On 2 September 2001, the administrator of this study purchased a set of 5 sheep knuckle dice from the MacGregor Historic Games booth at the Minnesota Renaissance Festival.
There are 4 possible results (sides) in the throw of a sheep knuckle: flat, twisted, concave, and convex. These terms are used throughout this report, and are defined in the MacGregor Historic Games tractate "Early Games of Dice." The odds of throwing the 4 different sides were undetermined; it was hypothesized t Flat concave and convex would be thrown with greater frequency.
The customer's curiosity and lack of appropriate pastimes led him to throw these dice many times, and record the results.
Each of the 5 aforementioned knuckles was thrown 100 times under each of 2 test conditions:
PLY: LESS ENERGY: Throws were from a low altitude (roughly 2 to 5 inches) onto a small somew Flat energyabsorbent thin plywood surface, yielding little bouncing and rolling, but some. A small bumper was placed opposite the thrower. Angular momentum varied from almost none (knuckles dropped straight down) to a good deal (knuckles thrown at a relatively low angle, e. g. 200 or 300 from horizontal with some force).
DIN: MORE ENERGY: Throws were from a higher altitude (roughly 5 to 12 inches) onto a dinette table with a Formica surface, yielding much more bouncing and rolling. A bumper was placed opposite the thrower. Again, angular momentum varied from little (knuckles tossed almost straight up from the hand) to a good deal (knuckles thrown at a relatively low angle, e.g. 200 or 300 from horizontal with greater force).
For each surface, results were pooled into 2 categories:
Large: 3 knuckles appeared to be based on a single original. They were larger and seemed a bit more irregularly shaped. Specific identifing marks included a very smooth convex side, with one tiny crack near the middle; and patterns of alternating rough and smooth textures on the flat and twisted sides giving the appearance t Flat parts of the original had been manually smoothed.
Small: 2 knuckles appeared to be unique, based on a second and third original. However, they were very similar, being practical mirror images of each other (as opposed to clones-they presumably came from opposite feet, or legs, or wherever the hell you get them). They were smaller, and seemed slightly more regular.
The study was administered by a bloke wot's neither a physicist, statistician, nor gambler. He is, however, the Documents Director of The Market Solutions Group, Inc., a local market research firm with a national reputation for accurate and actionable research. T Flat's gotta count for something.
The throwing style (angle, velocity, etc.) was purposely not consistent, but results of different throwing styles were not documented.
It is the thrower's hunch, t Flat banking ("bouncing or tipping off the bumper) may slightly increase the chance of flat and twisted results. This hunch is not, however, verifiable given the current level of research.
It is unknown how representative the 5 available knuckles are of the overall MacGregor Historic Games product line, nor how representative this line is of actual sheep's knuckles (in the field, as 'twere).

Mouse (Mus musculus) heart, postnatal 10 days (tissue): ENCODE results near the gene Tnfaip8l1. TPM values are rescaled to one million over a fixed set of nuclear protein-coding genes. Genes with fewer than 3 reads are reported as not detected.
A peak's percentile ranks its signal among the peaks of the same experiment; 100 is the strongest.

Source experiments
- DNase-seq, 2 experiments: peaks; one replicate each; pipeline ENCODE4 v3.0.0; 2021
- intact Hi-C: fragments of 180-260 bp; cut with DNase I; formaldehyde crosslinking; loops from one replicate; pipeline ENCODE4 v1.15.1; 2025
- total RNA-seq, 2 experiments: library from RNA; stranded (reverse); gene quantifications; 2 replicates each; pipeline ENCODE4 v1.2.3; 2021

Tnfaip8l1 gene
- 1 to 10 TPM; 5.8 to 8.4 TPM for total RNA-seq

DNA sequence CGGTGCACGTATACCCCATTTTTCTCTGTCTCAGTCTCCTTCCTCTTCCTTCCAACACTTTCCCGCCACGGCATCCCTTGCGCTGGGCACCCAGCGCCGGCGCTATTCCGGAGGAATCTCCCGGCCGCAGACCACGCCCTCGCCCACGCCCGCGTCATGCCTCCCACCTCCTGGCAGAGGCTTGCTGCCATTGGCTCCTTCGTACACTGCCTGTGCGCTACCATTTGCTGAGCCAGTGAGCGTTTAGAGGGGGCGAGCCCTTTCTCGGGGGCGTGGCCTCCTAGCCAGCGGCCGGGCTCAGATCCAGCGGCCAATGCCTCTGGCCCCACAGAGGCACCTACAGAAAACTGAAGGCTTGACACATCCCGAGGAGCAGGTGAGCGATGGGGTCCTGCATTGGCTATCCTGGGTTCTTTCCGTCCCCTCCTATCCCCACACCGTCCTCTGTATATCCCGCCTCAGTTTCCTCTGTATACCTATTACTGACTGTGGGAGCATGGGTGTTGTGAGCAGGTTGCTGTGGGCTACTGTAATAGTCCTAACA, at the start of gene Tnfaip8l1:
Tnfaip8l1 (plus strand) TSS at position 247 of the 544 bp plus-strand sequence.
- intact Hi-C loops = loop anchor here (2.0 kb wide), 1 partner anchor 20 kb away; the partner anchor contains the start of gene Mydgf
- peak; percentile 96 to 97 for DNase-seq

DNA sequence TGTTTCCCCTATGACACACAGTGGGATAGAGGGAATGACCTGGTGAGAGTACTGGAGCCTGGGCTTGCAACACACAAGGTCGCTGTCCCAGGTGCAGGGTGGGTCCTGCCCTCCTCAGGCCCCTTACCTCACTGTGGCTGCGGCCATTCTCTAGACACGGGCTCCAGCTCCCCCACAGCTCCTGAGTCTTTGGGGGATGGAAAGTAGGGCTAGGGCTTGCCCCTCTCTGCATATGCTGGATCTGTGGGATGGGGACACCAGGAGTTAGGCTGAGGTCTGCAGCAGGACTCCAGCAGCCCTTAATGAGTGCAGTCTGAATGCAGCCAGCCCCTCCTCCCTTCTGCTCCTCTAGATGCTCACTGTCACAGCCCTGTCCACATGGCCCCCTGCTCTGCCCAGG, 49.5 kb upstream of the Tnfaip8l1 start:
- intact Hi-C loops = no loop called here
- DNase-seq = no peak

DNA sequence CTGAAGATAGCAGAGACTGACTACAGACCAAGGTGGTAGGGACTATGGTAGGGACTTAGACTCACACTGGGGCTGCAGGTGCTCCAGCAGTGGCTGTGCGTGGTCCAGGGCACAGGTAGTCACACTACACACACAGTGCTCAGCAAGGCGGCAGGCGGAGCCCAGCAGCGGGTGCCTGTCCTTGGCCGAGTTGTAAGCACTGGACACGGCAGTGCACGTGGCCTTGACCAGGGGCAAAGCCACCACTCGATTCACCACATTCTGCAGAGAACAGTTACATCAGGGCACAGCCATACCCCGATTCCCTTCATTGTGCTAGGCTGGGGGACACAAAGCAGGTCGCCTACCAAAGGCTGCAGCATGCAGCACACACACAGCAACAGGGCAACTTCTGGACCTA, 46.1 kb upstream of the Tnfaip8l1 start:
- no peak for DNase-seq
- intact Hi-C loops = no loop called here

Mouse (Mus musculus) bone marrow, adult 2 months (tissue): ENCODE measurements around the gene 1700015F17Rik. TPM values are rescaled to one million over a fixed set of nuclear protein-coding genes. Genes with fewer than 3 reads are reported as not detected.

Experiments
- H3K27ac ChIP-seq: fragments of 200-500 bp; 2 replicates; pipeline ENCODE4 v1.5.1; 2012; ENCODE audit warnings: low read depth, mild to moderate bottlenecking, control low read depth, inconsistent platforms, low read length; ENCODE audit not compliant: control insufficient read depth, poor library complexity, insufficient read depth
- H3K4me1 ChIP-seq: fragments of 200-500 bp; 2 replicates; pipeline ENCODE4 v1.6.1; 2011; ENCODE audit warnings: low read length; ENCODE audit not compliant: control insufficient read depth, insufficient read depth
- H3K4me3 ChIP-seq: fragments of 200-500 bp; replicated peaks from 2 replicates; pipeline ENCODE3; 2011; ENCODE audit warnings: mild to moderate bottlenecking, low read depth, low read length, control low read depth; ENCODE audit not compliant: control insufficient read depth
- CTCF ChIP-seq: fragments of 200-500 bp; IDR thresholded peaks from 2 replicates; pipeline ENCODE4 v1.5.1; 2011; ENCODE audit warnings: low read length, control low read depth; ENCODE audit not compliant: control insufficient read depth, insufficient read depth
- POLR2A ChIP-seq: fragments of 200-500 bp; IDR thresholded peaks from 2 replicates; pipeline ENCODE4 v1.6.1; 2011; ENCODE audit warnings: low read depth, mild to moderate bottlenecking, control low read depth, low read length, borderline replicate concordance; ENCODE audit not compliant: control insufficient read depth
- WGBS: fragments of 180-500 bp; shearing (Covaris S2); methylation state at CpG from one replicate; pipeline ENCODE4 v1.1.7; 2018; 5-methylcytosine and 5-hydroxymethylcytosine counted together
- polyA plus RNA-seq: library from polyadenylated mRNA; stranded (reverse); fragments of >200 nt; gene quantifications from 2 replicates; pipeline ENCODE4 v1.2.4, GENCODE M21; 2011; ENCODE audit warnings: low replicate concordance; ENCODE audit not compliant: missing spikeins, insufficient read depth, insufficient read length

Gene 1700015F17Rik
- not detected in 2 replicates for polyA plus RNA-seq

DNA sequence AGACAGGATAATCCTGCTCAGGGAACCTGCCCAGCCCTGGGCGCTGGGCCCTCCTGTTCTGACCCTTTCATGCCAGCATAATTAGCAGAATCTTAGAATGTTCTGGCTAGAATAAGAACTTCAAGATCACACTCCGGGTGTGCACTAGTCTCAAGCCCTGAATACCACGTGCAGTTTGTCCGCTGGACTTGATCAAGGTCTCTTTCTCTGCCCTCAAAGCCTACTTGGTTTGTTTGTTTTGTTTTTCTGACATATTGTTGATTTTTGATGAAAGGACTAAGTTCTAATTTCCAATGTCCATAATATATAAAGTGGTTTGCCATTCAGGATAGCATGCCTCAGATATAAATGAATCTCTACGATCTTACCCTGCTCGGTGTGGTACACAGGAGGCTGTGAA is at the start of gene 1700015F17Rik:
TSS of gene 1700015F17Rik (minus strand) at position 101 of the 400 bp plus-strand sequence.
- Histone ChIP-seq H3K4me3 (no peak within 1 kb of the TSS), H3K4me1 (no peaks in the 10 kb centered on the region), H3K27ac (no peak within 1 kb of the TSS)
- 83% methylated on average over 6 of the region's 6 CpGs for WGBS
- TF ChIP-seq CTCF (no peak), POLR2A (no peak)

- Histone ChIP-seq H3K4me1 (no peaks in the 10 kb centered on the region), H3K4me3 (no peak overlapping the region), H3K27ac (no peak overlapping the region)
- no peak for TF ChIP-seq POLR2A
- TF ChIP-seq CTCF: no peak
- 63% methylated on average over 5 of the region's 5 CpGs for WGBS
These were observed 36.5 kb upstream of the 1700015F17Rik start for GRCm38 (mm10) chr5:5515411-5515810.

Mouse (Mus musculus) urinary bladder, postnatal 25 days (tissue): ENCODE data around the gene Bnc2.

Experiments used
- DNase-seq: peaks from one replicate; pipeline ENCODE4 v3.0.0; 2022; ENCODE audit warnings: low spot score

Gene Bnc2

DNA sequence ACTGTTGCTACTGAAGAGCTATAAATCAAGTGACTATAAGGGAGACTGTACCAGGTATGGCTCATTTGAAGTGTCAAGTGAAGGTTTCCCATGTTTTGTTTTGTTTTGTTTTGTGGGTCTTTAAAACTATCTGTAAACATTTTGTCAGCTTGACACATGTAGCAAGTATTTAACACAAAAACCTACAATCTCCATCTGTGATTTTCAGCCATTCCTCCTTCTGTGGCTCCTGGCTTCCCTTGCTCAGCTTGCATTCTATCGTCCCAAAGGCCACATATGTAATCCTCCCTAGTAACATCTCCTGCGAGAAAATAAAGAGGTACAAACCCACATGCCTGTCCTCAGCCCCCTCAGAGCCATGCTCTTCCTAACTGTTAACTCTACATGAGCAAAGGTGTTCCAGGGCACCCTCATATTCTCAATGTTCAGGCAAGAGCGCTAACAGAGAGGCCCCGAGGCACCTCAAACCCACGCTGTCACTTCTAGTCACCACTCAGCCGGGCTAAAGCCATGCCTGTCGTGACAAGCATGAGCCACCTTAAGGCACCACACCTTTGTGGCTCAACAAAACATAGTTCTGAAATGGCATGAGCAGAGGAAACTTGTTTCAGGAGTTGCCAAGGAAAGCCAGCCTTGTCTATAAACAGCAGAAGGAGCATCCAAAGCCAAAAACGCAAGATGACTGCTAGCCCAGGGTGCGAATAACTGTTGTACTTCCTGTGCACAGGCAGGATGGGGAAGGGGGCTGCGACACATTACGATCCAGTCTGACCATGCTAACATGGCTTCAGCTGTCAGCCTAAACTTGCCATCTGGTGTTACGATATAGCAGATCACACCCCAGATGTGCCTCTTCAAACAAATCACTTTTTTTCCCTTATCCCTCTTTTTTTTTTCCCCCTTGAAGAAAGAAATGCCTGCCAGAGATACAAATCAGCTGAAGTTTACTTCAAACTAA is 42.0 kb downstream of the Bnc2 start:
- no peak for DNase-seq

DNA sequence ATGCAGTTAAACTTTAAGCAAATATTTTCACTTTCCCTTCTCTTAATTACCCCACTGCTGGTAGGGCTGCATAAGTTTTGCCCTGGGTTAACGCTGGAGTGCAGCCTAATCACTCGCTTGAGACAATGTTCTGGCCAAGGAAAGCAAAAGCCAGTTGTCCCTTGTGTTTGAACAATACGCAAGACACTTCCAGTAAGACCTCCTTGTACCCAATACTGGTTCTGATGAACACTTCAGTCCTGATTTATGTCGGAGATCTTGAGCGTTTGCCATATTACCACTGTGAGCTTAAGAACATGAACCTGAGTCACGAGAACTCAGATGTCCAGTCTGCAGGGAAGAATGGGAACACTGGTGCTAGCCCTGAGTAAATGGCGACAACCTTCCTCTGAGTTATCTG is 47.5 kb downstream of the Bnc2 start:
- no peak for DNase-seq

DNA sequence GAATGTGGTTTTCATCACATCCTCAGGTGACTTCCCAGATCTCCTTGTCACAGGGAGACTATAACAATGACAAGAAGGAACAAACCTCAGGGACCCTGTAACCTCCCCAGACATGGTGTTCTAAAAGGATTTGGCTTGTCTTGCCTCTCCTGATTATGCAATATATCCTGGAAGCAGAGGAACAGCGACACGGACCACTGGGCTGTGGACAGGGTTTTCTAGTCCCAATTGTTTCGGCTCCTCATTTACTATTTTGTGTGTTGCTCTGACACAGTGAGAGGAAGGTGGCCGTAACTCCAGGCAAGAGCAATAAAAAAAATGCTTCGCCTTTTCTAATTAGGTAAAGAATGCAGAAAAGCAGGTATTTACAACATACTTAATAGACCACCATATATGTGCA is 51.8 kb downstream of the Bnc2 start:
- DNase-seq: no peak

Statistical significance of differences is tested using an independent Z-test at the 90% confidence level. Note t Flat this is a good test for diverse populations of people; it is probably not the best choice for dice, but it is the method t Flat the tester had to hand, and should give a reasonably good general picture of where differences are meaningful. At any rate, the bulk of the story is told by the percentages themselves.
The differences between flat/twisted results and concave/convex results are always significant, and are therefore assumed and never noted in this report; all other significant differences are noted with superscripts next to the percentages thus:
L, S, T: Significantly greater than Large, Small, or Total percent in the same row.
FL, TW, CC, CX: Significantly greater than flat, twisted, concave, or convex percent in the same column.
P, D: Significantly greater than the equivalent percent in PLY or DIN (there were no significant differences when comparing percentages to the combined total "COMB").
Overall results are quite consistent, regardless of type of knuckle or surface.
The combined results of PLY and DIN are shown below.
The individual results for the 2 surfaces are shown here.
This study confirms the MacGregor Historic Games hypothesis that the knuckles are more likely to land concave and convex. The overall probabilities are quite consistent, and are about:
Flat: 1 out of 10
Twisted: 1 out of 10
Concave: 4 out of 10
Convex: 4 out of 10
Among Large knuckles only, the probability is better described as about:
Flat: 1 out of 8
Twisted: l out of 8
Concave: 3 out of 8
Convex: 3 out of 8
It seems that the Flat the Small knuckles are a bit more "frisky," that is, deviate more from regular probabilities, and are more affected by throwing conditions.
MacGregor Historic Games knuckles are very effective at delivering even odds between flat and twisted, and between concave and convex. The single exception (out of 18 paired cells) is the proportion of concave to convex in Small knuckles on the DINette surface.
Throwing with more energy or on a bouncier surface may slightly increase the chances of flat/twisted results. However, if the "banking hunch" noted above is valid, this may be the decisive factor. More research would be necessary to quantify this dynamic.
This information is provided as a service, feel free to use it for educational purposes.
However, reprinting it for commercial purposes without prior authorization is a violation of the "fair use" principals of U.S. Copyright laws. We are happy to recommend sources for additional reading.